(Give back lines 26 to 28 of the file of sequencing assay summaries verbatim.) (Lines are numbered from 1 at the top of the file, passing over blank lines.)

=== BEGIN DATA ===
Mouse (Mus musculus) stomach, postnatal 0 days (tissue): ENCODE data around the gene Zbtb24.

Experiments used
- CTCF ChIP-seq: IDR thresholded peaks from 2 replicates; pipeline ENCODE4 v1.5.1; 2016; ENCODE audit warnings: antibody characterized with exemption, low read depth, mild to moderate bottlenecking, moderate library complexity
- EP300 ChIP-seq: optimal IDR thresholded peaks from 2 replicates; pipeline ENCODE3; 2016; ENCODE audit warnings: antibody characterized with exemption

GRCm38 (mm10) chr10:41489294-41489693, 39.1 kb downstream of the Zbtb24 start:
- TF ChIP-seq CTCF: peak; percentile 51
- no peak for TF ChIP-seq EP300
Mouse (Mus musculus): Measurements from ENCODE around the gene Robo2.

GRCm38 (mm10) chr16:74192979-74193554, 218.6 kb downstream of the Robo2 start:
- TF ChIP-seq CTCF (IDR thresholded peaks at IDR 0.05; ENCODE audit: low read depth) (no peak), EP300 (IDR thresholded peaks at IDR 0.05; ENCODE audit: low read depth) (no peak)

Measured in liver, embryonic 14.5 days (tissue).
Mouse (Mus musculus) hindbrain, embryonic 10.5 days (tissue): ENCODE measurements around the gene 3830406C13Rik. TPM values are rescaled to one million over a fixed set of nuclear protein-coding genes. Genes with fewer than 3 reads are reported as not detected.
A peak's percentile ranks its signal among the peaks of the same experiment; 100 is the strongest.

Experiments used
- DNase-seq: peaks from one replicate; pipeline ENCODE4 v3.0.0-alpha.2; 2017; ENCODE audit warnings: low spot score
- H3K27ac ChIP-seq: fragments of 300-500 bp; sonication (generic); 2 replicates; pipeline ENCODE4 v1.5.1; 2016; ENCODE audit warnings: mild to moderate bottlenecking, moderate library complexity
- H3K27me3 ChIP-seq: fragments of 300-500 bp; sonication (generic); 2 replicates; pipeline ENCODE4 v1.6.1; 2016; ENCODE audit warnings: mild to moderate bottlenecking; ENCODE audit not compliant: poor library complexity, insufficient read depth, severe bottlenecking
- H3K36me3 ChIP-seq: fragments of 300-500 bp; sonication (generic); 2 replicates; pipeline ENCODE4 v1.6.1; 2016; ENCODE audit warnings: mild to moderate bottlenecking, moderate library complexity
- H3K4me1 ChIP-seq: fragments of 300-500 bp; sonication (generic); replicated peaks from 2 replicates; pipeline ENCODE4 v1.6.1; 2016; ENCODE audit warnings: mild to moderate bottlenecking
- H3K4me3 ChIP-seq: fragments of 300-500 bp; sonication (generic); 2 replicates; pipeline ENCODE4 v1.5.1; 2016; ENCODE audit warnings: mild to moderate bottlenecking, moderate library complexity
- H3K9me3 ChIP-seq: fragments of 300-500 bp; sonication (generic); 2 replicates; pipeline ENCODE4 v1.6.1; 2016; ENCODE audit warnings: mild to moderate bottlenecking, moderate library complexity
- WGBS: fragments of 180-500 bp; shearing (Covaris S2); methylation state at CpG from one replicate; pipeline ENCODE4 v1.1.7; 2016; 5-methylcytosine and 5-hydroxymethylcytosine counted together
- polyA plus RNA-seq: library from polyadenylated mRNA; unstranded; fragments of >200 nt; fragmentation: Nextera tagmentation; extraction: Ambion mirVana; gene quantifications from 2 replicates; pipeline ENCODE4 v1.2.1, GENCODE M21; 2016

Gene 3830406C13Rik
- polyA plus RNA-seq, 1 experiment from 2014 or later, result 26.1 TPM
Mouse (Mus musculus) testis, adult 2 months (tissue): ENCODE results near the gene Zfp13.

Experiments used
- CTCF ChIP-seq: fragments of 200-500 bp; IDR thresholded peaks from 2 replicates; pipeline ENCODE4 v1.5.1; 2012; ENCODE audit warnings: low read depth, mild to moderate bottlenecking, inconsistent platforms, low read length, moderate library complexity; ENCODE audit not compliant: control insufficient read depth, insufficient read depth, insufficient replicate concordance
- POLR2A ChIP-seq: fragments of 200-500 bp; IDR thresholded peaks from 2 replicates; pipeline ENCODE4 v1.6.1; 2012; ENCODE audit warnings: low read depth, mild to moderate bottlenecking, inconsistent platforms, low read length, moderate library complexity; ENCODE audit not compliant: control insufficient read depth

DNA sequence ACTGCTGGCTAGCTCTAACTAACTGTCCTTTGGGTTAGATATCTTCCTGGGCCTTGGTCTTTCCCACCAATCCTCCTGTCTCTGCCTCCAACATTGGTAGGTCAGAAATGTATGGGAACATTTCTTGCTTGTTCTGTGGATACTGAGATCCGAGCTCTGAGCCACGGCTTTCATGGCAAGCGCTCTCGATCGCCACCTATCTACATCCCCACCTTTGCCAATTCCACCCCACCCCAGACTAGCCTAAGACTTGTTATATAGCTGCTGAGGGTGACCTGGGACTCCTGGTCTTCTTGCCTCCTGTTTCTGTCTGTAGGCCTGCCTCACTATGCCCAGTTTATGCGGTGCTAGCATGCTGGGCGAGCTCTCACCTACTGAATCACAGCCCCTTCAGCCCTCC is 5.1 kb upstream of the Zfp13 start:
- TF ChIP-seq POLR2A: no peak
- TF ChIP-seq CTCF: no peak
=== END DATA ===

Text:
Mouse (Mus musculus) testis, adult 2 months (tissue): ENCODE results near the gene Zfp13.

Experiments used
- CTCF ChIP-seq: fragments of 200-500 bp; IDR thresholded peaks from 2 replicates; pipeline ENCODE4 v1.5.1; 2012; ENCODE audit warnings: low read depth, mild to moderate bottlenecking, inconsistent platforms, low read length, moderate library complexity; ENCODE audit not compliant: control insufficient read depth, insufficient read depth, insufficient replicate concordance